Turning Whine Into Gold
“Happy families are all alike; every unhappy family is unhappy in its own way,” wrote Leo Tolstoy in 1877, in the memorable and beloved opening to Anna Karenina. But lately I’ve been wondering if perhaps the opposite isn’t true—that people are happy for all sorts of reasons, but unhappy for only one: that life isn’t fair.
Either way, I love such pronouncements. They make me think. I am drawn to discussing the latter here because if there is an industry one might choose that perfectly exemplifies unfairness, it is the one in which every reader of this post is engaged. And when you think about it, the publishing frustrations that make us feel whiny boil down to a variation on one sentence.
It is not fair that this other author got _______ (an agent on her third query, a sale without a synopsis, a hard-cover edition, a three-book deal, on the New York Times list, a six-figure advance, any sort of promotional budget or creative marketing, so much mainstream media coverage, such rabid fans, so many Amazon reviews, such distinctive awards, so many foreign rights sales, a movie deal, a five-city or five-continent book tour, or genes that keep her slim despite the fact that she puts in just as many hours behind the computer as you do and posts just as many Facebook photos of wine and chocolate) and I didn’t.
Tell me you’ve never uttered a single one of these things, at least in private.
(Mm-hmm. I haven’t either.)
Publishing has always been a highly selective industry.
Not everyone will find representation.
Not everyone will get published.
Not everyone who gets published once will publish again.
Not every book can get every kind of promotion or recognition.
Some foreign publishers won’t care what you write, just as many of the American ones didn’t.
It is not possible for every career to look the same.
In times of great disappointment, this conclusion will still make sense to the left side of your brain, even as the more affective side dissolves into a hot mess.
Imagine this next sentence in a dreamy voice:
“Imagine a publishing world in which we all feel we have been dealt with fairly…”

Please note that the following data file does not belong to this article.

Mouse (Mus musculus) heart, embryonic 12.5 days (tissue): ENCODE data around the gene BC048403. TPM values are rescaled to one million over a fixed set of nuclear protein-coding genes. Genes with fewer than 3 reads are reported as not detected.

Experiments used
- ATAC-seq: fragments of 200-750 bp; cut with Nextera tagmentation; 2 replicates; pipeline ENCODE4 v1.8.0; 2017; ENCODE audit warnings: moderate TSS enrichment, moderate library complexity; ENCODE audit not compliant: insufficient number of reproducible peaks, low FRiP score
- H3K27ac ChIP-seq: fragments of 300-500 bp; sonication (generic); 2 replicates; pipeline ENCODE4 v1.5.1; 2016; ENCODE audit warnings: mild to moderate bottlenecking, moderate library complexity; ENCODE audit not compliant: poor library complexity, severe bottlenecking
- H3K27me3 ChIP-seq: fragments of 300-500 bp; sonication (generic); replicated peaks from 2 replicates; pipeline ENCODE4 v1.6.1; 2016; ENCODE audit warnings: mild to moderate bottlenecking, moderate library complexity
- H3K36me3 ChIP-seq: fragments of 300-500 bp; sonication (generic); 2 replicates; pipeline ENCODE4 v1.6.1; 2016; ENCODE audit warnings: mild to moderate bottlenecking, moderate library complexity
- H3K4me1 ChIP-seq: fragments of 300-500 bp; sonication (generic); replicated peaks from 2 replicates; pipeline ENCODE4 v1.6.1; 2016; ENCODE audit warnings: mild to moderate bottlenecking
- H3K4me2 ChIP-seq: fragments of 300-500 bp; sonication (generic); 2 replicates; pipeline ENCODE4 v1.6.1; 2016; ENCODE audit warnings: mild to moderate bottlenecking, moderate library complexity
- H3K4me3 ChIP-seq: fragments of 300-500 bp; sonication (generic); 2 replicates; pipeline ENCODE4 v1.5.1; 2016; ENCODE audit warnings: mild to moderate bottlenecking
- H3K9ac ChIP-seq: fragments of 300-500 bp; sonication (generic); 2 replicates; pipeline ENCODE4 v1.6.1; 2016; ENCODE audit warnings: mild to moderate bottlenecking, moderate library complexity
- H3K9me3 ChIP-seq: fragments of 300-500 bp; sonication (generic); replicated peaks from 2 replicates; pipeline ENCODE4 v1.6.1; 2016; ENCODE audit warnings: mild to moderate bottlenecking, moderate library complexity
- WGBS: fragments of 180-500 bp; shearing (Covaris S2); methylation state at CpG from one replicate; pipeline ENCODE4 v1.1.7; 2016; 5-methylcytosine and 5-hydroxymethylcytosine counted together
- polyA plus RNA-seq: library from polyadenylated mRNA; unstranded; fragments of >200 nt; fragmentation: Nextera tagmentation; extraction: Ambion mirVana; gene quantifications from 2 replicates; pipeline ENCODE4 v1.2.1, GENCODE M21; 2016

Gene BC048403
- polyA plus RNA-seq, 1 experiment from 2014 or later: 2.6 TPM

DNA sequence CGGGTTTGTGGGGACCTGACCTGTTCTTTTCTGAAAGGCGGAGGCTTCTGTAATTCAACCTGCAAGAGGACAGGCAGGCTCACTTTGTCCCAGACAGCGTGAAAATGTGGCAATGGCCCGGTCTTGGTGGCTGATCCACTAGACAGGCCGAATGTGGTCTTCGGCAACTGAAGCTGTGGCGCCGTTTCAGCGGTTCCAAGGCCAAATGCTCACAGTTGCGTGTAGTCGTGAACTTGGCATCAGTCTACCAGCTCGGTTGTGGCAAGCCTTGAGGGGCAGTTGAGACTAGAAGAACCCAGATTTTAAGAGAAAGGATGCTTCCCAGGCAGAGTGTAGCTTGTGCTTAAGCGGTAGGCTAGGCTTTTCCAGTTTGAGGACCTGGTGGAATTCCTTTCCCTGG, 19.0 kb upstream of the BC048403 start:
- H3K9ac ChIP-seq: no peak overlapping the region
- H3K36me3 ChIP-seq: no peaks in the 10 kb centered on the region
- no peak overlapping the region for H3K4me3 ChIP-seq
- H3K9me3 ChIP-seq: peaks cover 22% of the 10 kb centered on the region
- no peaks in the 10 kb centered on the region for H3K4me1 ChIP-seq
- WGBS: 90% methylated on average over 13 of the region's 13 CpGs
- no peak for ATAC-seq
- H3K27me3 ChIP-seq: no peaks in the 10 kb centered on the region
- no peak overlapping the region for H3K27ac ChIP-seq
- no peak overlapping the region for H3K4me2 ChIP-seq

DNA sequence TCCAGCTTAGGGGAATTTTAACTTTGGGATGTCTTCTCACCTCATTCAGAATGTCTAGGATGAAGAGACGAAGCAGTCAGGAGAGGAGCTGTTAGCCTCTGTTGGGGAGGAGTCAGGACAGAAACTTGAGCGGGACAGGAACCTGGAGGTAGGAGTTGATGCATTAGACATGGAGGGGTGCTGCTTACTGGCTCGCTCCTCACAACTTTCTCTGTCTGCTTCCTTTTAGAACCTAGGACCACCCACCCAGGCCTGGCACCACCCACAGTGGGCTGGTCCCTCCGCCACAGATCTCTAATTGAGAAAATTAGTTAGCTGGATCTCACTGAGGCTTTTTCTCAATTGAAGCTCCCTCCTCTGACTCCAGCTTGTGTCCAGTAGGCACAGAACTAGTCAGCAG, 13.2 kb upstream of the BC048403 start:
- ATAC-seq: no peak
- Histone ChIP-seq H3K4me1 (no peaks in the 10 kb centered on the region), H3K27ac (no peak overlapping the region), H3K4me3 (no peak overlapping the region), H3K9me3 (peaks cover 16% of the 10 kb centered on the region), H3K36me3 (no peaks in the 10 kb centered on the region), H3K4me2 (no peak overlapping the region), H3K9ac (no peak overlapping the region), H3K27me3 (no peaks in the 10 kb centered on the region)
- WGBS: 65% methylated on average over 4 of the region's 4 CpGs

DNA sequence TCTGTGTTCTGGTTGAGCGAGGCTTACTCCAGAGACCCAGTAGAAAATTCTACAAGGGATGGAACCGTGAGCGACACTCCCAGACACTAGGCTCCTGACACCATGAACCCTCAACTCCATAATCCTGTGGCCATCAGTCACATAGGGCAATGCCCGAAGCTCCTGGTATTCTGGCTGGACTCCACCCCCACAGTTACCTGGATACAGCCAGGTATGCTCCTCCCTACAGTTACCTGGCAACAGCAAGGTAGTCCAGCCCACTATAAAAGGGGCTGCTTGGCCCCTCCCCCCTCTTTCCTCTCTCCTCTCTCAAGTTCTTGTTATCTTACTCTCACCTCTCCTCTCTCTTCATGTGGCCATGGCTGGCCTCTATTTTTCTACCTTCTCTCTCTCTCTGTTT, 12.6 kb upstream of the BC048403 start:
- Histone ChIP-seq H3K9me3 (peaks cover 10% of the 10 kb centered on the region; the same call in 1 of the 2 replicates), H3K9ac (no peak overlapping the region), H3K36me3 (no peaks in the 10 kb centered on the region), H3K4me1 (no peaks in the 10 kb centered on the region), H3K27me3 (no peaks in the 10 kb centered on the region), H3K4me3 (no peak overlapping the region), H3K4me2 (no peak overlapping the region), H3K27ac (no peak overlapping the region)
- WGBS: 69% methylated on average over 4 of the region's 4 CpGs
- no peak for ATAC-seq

Oops. There are problems with that.
- If everyone got published, “discoverability” would be just as laughable a notion as “sales.”
- We storytellers would be out of a job.
If no one were ever thrust into awkward, humiliating, or painful situations—if none of us were ever beaten down by life’s unfairness—even we would have no need for stories in which our beleaguered hero would rise again and prevail. For stories that expose pockets of hidden richness. Stories with twists that show there isn’t only one highway to a happy ending. Because despite the way Tolstoy set up his story, characters, like determined real-life people, can find happiness in all sorts of ways.
The injustices we suffer make us want to set things right. Overcoming obstacles is the only way we can know, to paraphrase the opening of another classic—Charles Dickens’ David Copperfield—“whether we shall turn out to be the heroes of our own lives.” We feel most successful when an unfair system leaves us the momentary victor.
To develop the even keel that will drive us ever forward, writers are left with the complex task of accepting all of the following:
- life isn’t fair.
- our own industry will never be fair.
- given the chance, we’ll capitalize on that unfairness to our own advantage.
- competition fuels both our desire and the health of the industry.
I know it hurts when others get recognition that you desire. (Not “deserve,” mind you—in the absence of a meritocracy, that word helps no one’s spirit.) The next time you want to melt into a weepy mush, go ahead and mutter the words—Life isn’t fair—because it’s absolutely true.
But then dry your tears and add: Thank goodness.
Let’s get real. Have you mastered the art of being truly happy for the accomplishments of fellow authors? How have you used your disappointments to drive you forward?
Her work as a developmental editor at Writing-Partner.com, specializing in storytelling structure and writing craft, follows a nineteen-year career as a dance critic. Long a leader in the southeastern Pennsylvania writing scene, she hosts lakeside writing retreats for women in northern New York State, leads workshops, and speaks often about writing.
Kathryn lives with her husband in Bucks County, PA.